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A Winter Round-Up
An hour before daybreak one Christmas morning in the Cherokee Strip, six hundred
horses were under saddle awaiting the dawn. It was a clear, frosty morning that bespoke
an equally clear day for the wolf _rodeo_. Every cow-camp within striking distance of
the Walnut Grove, on the Salt Fork of the Cimarron, was a scene of activity, taxing to the
utmost its hospitality to man and horse. There had been a hearty response to the invitation
to attend the circle drive-hunt of this well-known shelter of several bands of gray wolves.
The cowmen had suffered so severely in time past from this enemy of cattle that the
Cherokee Strip Cattle Association had that year offered a bounty of twenty dollars for
wolf scalps.
The lay of the land was extremely favorable. The Walnut Grove was a thickety covert on
the north first bottom of the Cimarron, and possibly two miles wide by three long. Across
the river, and extending several miles above and below this grove, was the salt plain--an
alkali desert which no wild animal, ruminant or carnivorous, would attempt to cross,
instinct having warned it of its danger. At the termination of the grove proper, down the
river or to the eastward, was a sand dune bottom of several miles, covered by wild plum
brush, terminating in a perfect horseshoe a thousand acres in extent, the entrance of
which was about a mile wide. After passing the grove, this plum-brush country could be
covered by men on horseback, though the chaparral undergrowth of the grove made the
use of horses impracticable. The Cimarron River, which surrounds this horseshoe on all
sides but the entrance, was probably two hundred yards wide at an average winter stage,
deep enough to swim a horse, and cold and rolling.
Across the river, opposite this horseshoe, was a cut-bank twenty feet high in places, with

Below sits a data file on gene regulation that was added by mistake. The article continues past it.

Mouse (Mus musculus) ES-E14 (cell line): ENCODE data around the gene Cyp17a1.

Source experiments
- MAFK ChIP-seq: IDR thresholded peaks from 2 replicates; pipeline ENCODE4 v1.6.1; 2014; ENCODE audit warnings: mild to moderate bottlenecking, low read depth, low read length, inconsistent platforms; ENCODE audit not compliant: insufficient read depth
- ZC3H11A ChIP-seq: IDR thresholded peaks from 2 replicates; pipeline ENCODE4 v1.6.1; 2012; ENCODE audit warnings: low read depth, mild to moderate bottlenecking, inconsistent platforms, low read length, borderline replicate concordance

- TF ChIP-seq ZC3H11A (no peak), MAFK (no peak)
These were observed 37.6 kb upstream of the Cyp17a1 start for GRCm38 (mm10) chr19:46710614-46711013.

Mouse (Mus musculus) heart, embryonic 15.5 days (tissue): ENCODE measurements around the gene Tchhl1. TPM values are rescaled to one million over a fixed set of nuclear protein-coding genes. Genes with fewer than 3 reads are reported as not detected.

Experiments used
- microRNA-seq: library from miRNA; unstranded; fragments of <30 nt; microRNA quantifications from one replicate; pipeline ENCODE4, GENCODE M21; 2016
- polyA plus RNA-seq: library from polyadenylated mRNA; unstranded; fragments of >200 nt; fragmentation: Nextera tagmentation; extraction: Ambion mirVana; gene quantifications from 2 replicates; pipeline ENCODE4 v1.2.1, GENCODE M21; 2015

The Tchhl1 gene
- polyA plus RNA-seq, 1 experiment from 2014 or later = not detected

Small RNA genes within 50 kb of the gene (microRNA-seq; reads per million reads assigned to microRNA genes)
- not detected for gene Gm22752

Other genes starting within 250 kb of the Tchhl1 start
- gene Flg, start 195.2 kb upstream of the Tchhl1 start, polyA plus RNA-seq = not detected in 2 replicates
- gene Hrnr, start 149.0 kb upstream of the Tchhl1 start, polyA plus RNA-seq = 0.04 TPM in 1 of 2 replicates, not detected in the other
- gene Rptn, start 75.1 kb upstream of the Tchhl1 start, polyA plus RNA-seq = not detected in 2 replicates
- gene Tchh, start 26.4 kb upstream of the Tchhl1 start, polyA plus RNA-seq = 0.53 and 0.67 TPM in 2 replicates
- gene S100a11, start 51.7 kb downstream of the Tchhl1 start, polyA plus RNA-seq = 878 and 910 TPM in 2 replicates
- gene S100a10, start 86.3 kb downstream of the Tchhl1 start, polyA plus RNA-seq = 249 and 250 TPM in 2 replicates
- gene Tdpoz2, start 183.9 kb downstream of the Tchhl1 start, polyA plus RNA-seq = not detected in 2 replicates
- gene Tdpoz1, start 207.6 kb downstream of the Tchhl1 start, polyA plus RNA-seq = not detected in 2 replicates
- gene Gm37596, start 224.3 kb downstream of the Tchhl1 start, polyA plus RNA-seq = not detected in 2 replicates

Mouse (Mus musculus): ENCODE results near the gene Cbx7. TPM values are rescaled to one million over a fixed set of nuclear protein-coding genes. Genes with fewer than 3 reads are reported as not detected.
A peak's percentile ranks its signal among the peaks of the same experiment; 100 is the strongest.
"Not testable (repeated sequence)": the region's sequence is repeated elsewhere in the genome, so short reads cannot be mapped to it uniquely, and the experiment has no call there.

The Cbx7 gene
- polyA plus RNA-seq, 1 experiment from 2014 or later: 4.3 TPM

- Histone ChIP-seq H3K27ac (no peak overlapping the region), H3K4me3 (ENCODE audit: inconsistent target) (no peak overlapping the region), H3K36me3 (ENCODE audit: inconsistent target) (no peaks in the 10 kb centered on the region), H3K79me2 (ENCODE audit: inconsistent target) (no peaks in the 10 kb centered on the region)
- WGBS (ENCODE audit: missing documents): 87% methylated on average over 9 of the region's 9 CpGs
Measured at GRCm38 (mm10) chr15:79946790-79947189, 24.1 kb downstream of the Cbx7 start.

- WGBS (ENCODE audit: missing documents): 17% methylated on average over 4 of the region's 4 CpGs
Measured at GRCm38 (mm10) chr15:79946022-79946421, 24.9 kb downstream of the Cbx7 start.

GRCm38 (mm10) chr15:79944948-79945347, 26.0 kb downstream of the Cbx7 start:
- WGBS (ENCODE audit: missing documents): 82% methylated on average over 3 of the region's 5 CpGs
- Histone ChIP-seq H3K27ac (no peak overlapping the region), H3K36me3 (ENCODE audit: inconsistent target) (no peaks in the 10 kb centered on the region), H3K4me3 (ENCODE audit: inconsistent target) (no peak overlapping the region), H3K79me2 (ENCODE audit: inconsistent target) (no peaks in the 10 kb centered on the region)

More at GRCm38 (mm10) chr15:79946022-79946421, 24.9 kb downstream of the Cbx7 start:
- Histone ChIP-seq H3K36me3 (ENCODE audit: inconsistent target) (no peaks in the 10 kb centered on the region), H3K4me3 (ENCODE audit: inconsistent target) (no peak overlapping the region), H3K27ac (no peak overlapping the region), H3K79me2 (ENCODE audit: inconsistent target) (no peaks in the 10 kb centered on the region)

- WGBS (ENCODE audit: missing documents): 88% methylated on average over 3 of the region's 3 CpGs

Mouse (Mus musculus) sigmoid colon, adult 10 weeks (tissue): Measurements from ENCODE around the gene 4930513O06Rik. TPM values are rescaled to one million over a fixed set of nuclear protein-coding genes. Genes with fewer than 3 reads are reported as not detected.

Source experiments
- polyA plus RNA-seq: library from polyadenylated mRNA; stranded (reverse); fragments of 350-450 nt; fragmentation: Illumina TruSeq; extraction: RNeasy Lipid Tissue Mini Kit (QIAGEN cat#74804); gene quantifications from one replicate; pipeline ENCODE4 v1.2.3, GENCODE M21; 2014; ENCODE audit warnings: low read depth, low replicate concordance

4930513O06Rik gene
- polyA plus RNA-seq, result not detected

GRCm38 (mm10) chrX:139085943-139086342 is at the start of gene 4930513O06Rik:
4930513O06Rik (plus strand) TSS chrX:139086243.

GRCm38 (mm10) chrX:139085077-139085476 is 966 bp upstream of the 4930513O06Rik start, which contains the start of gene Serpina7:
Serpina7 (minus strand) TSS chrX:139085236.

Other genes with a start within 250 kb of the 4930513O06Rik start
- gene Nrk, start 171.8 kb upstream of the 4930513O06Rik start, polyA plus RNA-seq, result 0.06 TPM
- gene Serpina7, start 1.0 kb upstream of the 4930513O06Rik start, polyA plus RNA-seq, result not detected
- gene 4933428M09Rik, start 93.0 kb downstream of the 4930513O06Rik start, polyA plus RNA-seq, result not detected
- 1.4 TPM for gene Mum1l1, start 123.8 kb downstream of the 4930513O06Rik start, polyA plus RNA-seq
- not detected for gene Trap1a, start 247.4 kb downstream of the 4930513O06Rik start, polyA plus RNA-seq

only an occasional cattle trail leading down to the water. This cut-bank formed the
second bottom on that side, and the alkaline plain--the first bottom--ended a mile or more
up the river. It was an ideal situation for a drive-hunt, and legend, corroborated by
evidences, said that the Cherokees, when they used this outlet as a hunting-ground after
their enforced emigration from Georgia, had held numerous circle hunts over the same
ground after buffalo, deer, and elk.
The rendezvous was to be at ten o'clock on Encampment Butte, a plateau overlooking the
entire hunting-field and visible for miles. An hour before the appointed time the clans
began to gather. All the camps within twenty-five miles, and which were entertaining
participants of the hunt, put in a prompt appearance. Word was received early that
morning that a contingent from the Eagle Chief would be there, and begged that the start
be delayed till their arrival. A number of old cowmen were present, and to them was
delegated the duty of appointing the officers of the day. Bill Miller, a foreman on the
Coldwater Pool, an adjoining range, was appointed as first captain. There were also
several captains over divisions, and an acting captain placed over every ten men, who
would be held accountable for any disorder allowed along the line under his special